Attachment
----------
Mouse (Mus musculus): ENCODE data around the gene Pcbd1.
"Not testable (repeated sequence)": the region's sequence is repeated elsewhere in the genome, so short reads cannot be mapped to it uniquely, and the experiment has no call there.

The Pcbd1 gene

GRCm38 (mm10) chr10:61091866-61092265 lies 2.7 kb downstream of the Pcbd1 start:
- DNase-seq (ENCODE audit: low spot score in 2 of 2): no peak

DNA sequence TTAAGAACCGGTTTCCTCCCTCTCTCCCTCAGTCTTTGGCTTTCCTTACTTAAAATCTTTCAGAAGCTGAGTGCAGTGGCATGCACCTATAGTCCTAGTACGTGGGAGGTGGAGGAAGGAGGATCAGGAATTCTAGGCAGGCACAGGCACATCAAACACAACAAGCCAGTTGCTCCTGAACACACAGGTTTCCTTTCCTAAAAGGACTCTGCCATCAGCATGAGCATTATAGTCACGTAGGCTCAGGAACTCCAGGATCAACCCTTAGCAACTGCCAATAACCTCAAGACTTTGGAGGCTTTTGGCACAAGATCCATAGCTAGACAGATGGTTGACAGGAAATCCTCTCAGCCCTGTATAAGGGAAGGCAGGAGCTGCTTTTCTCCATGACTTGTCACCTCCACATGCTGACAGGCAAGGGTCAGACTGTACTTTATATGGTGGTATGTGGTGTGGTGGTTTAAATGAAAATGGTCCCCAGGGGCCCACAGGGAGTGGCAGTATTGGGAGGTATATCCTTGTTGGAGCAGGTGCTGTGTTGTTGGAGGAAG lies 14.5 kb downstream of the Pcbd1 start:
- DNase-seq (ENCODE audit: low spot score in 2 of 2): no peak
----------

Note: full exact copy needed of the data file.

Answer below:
Mouse (Mus musculus): ENCODE data around the gene Pcbd1.
"Not testable (repeated sequence)": the region's sequence is repeated elsewhere in the genome, so short reads cannot be mapped to it uniquely, and the experiment has no call there.

The Pcbd1 gene

GRCm38 (mm10) chr10:61091866-61092265 lies 2.7 kb downstream of the Pcbd1 start:
- DNase-seq (ENCODE audit: low spot score in 2 of 2): no peak

DNA sequence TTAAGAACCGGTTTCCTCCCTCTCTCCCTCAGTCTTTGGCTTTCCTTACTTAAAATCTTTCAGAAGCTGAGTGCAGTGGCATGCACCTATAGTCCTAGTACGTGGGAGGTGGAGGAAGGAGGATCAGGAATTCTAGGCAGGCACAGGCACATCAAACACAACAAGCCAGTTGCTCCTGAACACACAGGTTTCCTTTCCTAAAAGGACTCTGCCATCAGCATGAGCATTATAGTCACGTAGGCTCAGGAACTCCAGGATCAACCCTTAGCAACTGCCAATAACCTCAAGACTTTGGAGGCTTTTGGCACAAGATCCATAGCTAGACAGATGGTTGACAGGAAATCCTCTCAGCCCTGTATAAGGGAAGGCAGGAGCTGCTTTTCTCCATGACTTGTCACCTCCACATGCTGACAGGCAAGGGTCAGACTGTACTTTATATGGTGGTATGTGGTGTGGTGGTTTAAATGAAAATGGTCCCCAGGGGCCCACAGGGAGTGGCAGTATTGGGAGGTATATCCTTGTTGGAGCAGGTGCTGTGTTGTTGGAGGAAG lies 14.5 kb downstream of the Pcbd1 start:
- DNase-seq (ENCODE audit: low spot score in 2 of 2): no peak